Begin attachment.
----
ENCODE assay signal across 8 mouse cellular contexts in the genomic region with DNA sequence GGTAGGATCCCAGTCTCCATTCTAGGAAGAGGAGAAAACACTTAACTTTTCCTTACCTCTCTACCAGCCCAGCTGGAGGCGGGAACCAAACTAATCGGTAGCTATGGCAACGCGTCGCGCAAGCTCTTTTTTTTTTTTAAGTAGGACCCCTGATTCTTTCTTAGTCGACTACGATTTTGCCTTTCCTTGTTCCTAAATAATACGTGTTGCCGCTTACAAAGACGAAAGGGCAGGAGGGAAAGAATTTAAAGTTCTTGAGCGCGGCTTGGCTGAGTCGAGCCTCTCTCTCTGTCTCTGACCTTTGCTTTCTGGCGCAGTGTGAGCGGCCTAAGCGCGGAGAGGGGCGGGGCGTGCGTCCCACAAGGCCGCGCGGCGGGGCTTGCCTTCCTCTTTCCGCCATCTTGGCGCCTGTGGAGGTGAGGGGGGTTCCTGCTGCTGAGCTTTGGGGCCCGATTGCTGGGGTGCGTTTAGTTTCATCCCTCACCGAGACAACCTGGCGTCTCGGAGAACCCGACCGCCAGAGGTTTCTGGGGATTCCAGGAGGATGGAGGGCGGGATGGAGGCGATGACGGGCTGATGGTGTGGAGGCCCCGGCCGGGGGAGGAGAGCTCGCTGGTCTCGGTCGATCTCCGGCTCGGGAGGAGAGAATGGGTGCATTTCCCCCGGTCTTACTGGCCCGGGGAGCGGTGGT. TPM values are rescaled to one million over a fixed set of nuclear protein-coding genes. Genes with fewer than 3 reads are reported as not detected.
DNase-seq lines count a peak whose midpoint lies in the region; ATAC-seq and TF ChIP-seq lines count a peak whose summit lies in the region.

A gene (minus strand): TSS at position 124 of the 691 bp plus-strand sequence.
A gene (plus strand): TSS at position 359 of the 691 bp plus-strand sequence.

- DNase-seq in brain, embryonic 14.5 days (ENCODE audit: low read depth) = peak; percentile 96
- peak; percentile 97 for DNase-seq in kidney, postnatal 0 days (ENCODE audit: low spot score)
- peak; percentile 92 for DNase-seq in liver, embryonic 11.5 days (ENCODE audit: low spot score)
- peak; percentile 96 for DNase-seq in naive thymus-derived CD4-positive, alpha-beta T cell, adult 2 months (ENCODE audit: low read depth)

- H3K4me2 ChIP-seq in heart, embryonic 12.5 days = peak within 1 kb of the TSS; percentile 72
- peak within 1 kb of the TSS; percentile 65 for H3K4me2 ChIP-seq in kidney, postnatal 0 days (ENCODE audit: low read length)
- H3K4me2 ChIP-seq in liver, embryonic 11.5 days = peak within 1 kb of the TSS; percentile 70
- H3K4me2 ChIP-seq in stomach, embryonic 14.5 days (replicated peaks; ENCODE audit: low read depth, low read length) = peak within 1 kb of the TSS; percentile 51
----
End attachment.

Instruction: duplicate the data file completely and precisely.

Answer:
ENCODE assay signal across 8 mouse cellular contexts in the genomic region with DNA sequence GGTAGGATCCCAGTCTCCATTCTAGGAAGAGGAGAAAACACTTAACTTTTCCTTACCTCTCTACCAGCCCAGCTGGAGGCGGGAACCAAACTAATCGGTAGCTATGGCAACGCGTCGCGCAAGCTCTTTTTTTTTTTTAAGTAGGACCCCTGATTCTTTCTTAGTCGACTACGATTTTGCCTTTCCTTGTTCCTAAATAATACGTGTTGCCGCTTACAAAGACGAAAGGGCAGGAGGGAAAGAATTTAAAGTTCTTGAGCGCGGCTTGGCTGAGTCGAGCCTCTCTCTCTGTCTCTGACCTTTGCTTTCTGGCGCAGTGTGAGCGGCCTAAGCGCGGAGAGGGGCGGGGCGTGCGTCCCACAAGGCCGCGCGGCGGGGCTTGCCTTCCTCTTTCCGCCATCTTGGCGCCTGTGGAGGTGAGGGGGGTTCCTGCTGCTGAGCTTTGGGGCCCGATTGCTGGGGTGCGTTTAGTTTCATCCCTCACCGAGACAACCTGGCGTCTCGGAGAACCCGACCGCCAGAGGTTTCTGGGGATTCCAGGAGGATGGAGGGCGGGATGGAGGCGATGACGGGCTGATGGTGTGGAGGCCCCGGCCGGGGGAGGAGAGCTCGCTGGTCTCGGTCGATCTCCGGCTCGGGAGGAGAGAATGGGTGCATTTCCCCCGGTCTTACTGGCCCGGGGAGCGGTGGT. TPM values are rescaled to one million over a fixed set of nuclear protein-coding genes. Genes with fewer than 3 reads are reported as not detected.
DNase-seq lines count a peak whose midpoint lies in the region; ATAC-seq and TF ChIP-seq lines count a peak whose summit lies in the region.

A gene (minus strand): TSS at position 124 of the 691 bp plus-strand sequence.
A gene (plus strand): TSS at position 359 of the 691 bp plus-strand sequence.

- DNase-seq in brain, embryonic 14.5 days (ENCODE audit: low read depth) = peak; percentile 96
- peak; percentile 97 for DNase-seq in kidney, postnatal 0 days (ENCODE audit: low spot score)
- peak; percentile 92 for DNase-seq in liver, embryonic 11.5 days (ENCODE audit: low spot score)
- peak; percentile 96 for DNase-seq in naive thymus-derived CD4-positive, alpha-beta T cell, adult 2 months (ENCODE audit: low read depth)

- H3K4me2 ChIP-seq in heart, embryonic 12.5 days = peak within 1 kb of the TSS; percentile 72
- peak within 1 kb of the TSS; percentile 65 for H3K4me2 ChIP-seq in kidney, postnatal 0 days (ENCODE audit: low read length)
- H3K4me2 ChIP-seq in liver, embryonic 11.5 days = peak within 1 kb of the TSS; percentile 70
- H3K4me2 ChIP-seq in stomach, embryonic 14.5 days (replicated peaks; ENCODE audit: low read depth, low read length) = peak within 1 kb of the TSS; percentile 51